At the New Statesman‘s Politics Live the Labour leader accused the Prime Minister of failing to understand the anguish caused by rising mortgage rates and the general squeeze on household budgets because he had “never been in that position”. Asked whether he and his wife, Victoria, had been affected by rising rates, Starmer said: “Yes, we have a mortgage and ours has just gone up.”
He said mortgage costs were just one aspect of the cost-of-living crisis, however: “We have to remember it’s only the latest of a number of bills of one sort or another that are rising for families across the country. This is a very, very real cost-of-living crisis. Cost of living has been the issue, for the whole of this twelve months, and right now as well.”
Starmer, who himself earned more than £360,000 in the last two years, said he “does not criticise” the multi-millionaire Prime Minister for his wealth or “where he sends his children to school”, but said that Sunak didn’t understand the experience of struggling with costs. “Sometimes you do need to know what it feels like to sit around a table and not know how you’re actually going to pay your monthly bills,” he said.
Starmer also called Sunak’s language describing the mortgage rates crisis over the past week “extraordinary”. In response to rising interest rates and mortgage deals, Sunak had implored the nation to “hold our nerve” and insisted that he was “totally, 100 per cent on it”. He has pledged to halve inflation by the end of the year, but many experts are now concerned that he will be unable to meet this target.
Starmer said: ” ‘I’m on it.’ ‘Hold your nerve.’ … The idea that people that are struggling every day do not understand the economic context they’re in is frankly real evidence of just how out of touch he is.”
Starmer contrasted his own, working-class, background with Sunak’s. “My dad worked in a factory all his life, that was his working environment,” he said. “I’ve never known any work environment other than the factory until I left home. My mum was a nurse and then she was able to carry on. So this was a classic working-class family.
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“We holidayed here. We never went abroad. We didn’t really eat out very much. It’s not a sob story, it’s a story of what it’s like to grow up working class, but more importantly, it gave me an insight into respect and dignity.
“There were times where we couldn’t pay all the bills and we had to decide what we wouldn’t have any more… That is a feeling of anxiety but also shame, of not being able to do something. I don’t think [Sunak’s] been in that position.”
Increasing housing costs were having a negative impact on social mobility in the UK, he said: “It’s a small example of the journeys of individuals and families going the wrong way under this government… Some people are going backwards because of the pain inflicted by this government.”
On the cost-of-living crisis more broadly, however, Starmer would not say whether Labour would block higher public sector pay deals in an attempt to curb inflation; nor did he bow to calls for his party to back the policy of Sadiq Khan, the Mayor of London, of universal free school meals for primary pupils. Nor would he admit that Brexit is damaging the economy or be drawn on whether corporate profits are contributing to rising inflation – a trend described as “greedflation” – despite even the International Monetary Fund saying that profiteering is a more significant factor than the rising cost of energy imports.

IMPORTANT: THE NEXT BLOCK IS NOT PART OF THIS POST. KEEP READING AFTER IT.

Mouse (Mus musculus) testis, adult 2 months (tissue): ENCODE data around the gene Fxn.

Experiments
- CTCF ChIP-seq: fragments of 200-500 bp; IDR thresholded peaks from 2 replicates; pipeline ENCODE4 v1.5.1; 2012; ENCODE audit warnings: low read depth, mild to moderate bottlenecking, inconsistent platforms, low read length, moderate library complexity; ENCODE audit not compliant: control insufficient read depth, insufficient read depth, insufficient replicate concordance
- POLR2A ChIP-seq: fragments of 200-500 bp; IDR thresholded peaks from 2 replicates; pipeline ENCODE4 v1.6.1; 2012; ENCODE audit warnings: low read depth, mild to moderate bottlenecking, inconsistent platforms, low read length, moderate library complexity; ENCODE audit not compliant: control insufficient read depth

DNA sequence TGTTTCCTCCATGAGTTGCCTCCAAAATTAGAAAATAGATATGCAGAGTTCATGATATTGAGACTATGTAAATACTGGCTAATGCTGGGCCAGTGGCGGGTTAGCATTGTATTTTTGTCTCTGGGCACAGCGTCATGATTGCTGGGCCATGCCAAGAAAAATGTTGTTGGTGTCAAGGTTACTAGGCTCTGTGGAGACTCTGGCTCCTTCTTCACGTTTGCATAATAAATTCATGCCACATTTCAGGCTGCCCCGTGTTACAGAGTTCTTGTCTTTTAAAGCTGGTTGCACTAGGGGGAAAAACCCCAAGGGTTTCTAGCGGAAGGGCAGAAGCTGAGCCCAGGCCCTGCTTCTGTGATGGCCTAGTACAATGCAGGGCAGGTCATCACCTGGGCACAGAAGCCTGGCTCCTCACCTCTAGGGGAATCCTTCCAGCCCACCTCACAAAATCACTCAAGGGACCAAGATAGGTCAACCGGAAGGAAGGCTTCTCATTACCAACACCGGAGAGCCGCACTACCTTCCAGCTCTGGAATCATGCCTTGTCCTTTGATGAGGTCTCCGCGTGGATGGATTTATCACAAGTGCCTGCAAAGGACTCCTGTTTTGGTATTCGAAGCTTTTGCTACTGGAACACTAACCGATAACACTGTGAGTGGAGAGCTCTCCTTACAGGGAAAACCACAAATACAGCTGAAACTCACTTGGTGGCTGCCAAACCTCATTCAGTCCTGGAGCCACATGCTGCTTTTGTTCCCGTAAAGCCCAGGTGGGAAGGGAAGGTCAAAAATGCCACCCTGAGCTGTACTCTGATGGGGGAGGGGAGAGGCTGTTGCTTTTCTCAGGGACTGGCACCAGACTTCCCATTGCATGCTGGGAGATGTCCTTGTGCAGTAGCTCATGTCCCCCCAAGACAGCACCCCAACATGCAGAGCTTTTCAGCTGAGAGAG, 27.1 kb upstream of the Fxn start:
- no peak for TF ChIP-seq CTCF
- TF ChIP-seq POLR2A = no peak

Pushed on free school meals, Starmer said: “Well, that isn’t our policy. We’ve got different policies, for example breakfast clubs where they’re needed, etc. So that isn’t our policy, but there isn’t one silver bullet, there is a strategy, which is to run the country in a way which is for working people.”
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Starmer was also asked about Daniel Korski, one of the people running to become the Tories’ candidate for mayor of London, who has been accused of groping a female journalist in 2013. Korski denies the allegation. Starmer told the conference that he knew “very little detail” of the allegation, but that there will be a “level of concern that, yet again, there’s a sort of pattern of behaviour in politics” and that Korski has “clearly got to answer this allegation”.
The Labour leader also denied “nonsense” reports he had offered peerages to a string of Labour figures, including party stalwarts such as Ed Balls and David Miliband. “It is perfectly true that there’s that imbalance in the House of Lords,” he said. “We have many less members in there than the government does, and any incoming government wants to get his business through… but I haven’t personally discussed this with anyone nor have I offered anybody a peerage, or named anybody who might be approved.”
When asked whether the Labour Party’s double-digit poll lead was being driven more by the public’s dislike of the Tories than a hunger for a Labour government, he said: “First thing is: don’t inhale polls. The only votes that count in the end are the ones that go through the ballot box and, therefore, what happens in the local elections is what I study in great detail. To some extent, when the government’s made such a mess of the country, everybody is feeling it, then of course they’re likely to turn against the government.
“We’re now on the third prime minister with a government that is falling apart, with people departing left, right and centre. So of course it’s partly them [driving Labour’s poll lead] but it is also us. We have changed the Labour Party.”
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